My Own Private Skating Rink

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Sunday was another Red Letter Day at Sunflower Farm! 

We enjoyed lots of sunshine to charge up the batteries. I spent the morning in the forest cutting firewood in the morning. I skated on my own private skating rink in the afternoon. 

The rink is awesome right now. I like to joke with Michelle that it’s worth $900 a day! Here’s how I figure this. The sun is up by 8 am and goes down after 5 pm. So this leaves 9 hours of daylight. The arena in town rents ice time for $100/hour, so I figure with 9 hours this rink could be making me $900/day! How great is that! 

I’m not sure I could bear to rent it out though. It’s pretty nice to just have it for ourselves. In fact, it’s totally awesome. Having a rink makes me feel like a millionaire. Nope I don’t have an indoor swimming pool, or personal bowling alley in my house, but I have a skating rink. My own personal skating rink! And I didn’t even have to flood it! Mother Nature did that for me. 

This year the rink has grown in fits and starts. It was small at the start of the year, then we got a dumping of snow and I figured that there’d be no rink at all. Then we got April weather in January and all the snow melted and then we got some rain, and it froze again, this time twice the size! With climate change I’m starting to accept that my skating pond will never be a sure thing, which makes me appreciate it even more when I do have one. 

Michelle skated with me for a while this afternoon. We talked about our daughters, tried to figure out the names of the characters from Downton Abbey and solved most of the world’s problems. 

Jasper the Wonder Dog loves the rink. Well, let me qualify, Jasper loves the hockey puck. He is mesmerized by it. When it sits on the bench, he just stares at it. And when I start stick handling with it, he can barely contain himself. His heads pivots back and forth like a spectator at a tennis match and then he pounces and grabs it. It’s pretty cute to watch.  

hockey dog

The rink is helping me to work on my sticking handling for Happy Hockey on Tuesday mornings in town. This is a skill with no consequence to the overall order of the universe, but it’s a great distraction. 

In fact I can’t imagine a better place to achieve Zen than on a skating rink. Our pond is under our wind turbine and I can admire both of my solar panel arrays from the rink. This is a very satisfying feeling to know I’m making all my own power. The sun was out on Sunday afternoon and I could feel my white frostbitten Canadian body manufacturing Vitamin “D” as the sun warmed my face. 

Trees surround the pond. There are quite a few maples and I like to observe their growth. I continue to thin the poplars for firewood, and the maples will ultimately warm our house but each year they grow taller and wider and right now they have big red buds, ready for the spring. In the spring this frozen pond of ice will give way to much life. Today it is eerily silent on the ice, but on the first warm spring night the spring peepers will out in full force and their mating calls will be deafening. That’s a long way away right now and I’m happy about that. The miracle is that the peepers are somehow in suspended animation in the mud under the ice. Nature is truly amazing.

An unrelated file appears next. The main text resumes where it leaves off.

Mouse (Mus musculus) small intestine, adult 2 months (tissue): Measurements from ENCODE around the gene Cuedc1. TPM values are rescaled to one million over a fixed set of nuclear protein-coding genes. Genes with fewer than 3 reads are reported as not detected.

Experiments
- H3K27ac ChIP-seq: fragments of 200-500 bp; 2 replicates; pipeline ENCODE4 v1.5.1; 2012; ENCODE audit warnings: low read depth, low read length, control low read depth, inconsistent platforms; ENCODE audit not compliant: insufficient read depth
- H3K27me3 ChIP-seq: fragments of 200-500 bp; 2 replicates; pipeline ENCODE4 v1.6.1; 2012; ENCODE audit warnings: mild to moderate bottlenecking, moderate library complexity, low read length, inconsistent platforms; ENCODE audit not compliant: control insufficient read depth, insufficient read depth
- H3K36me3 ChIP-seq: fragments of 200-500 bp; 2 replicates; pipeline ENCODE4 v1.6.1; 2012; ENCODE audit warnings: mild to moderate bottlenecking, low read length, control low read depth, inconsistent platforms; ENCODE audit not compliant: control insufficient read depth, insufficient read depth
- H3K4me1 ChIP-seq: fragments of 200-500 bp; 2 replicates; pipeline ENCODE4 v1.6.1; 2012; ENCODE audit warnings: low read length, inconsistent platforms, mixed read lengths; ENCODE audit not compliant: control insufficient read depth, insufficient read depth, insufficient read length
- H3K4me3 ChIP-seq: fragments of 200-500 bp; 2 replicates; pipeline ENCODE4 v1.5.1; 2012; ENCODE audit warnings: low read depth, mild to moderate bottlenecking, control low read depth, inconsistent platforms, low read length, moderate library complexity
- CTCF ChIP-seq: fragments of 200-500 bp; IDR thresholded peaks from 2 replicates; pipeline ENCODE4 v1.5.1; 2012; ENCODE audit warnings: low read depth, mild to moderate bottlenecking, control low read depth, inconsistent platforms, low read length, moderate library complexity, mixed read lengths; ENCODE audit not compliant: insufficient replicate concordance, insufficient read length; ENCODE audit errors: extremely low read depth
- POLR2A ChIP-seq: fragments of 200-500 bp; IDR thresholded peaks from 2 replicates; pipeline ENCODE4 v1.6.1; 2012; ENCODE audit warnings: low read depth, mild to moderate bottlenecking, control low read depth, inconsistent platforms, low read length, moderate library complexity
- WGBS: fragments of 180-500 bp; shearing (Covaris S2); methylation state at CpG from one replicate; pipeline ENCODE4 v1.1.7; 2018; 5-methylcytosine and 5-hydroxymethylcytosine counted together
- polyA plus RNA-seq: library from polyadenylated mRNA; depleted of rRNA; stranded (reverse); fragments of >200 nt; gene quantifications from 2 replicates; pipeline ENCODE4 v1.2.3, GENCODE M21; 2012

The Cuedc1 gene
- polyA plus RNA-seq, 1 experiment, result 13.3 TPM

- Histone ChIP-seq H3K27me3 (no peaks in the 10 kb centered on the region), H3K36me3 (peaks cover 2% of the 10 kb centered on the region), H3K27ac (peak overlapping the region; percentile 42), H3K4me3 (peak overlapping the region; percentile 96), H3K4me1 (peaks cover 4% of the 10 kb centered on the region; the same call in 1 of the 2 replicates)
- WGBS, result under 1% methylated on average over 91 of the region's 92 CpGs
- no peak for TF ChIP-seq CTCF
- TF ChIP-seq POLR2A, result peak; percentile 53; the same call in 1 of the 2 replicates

As I skate around and around it’s very easy to zone out. It’s like when Buddhists chant, I feel like I get in that zone of higher consciousness. 

The one thing that I think about the most is that there is simply no other place I’d rather be. Not in a mall. Not on a golf course. Not on a beach. Not even in the garden. Right now I’m happy that planting is still months off. I’m still recovering from last year’s drought. I hear that many places in the U.S. are still under drought conditions. We have had a fraction of the precipitation we should have had by now, but at least there was enough rain to fill the rink and I am grateful for that. 

When we first moved here there was a low area near the house and I noticed that the snowmelt accumulated there in the spring. So I hired a backhoe for 4 hours and enlarging and making the pond deeper was one of the jobs that we accomplished. One winter we had a good-sized rink but then we got a major dumping of snow, and I was still in skating mode. My neighbor Ken had just bought an ATV with a plow, so when he was over one day I asked if he would help me to clear my skating pond. His brother-in-law Cyril was with him, which was helpful because Ken couldn’t get any traction on the ice, so the three of us perched on the ATV as he plowed. I was, in fact, kind of hanging off the back trying to figure out how quickly I could scramble to shore when we crashed through, and then how we were going to recover the ATV once it had crashed through. Ken, as always, was unconcerned. 

As he was plowing Ken turned to Cyril and said “Cam made this pond!” It’s a line that has stuck with me for years. I really didn’t make the pond. Nature made it. Nature fills it. Nature freezes it into a rink. I just shovel it. 

And yet as I race around the rink marveling at the efficiency of steel on ice and the absolute beauty of this winter day and the total luxury of having my own private ice rink to skate on, I think to myself, “Yes, I made this!” 

Just another Red Letter Day at Sunflower Farm.  

For more information about Cam or his books please visit www.cammather.com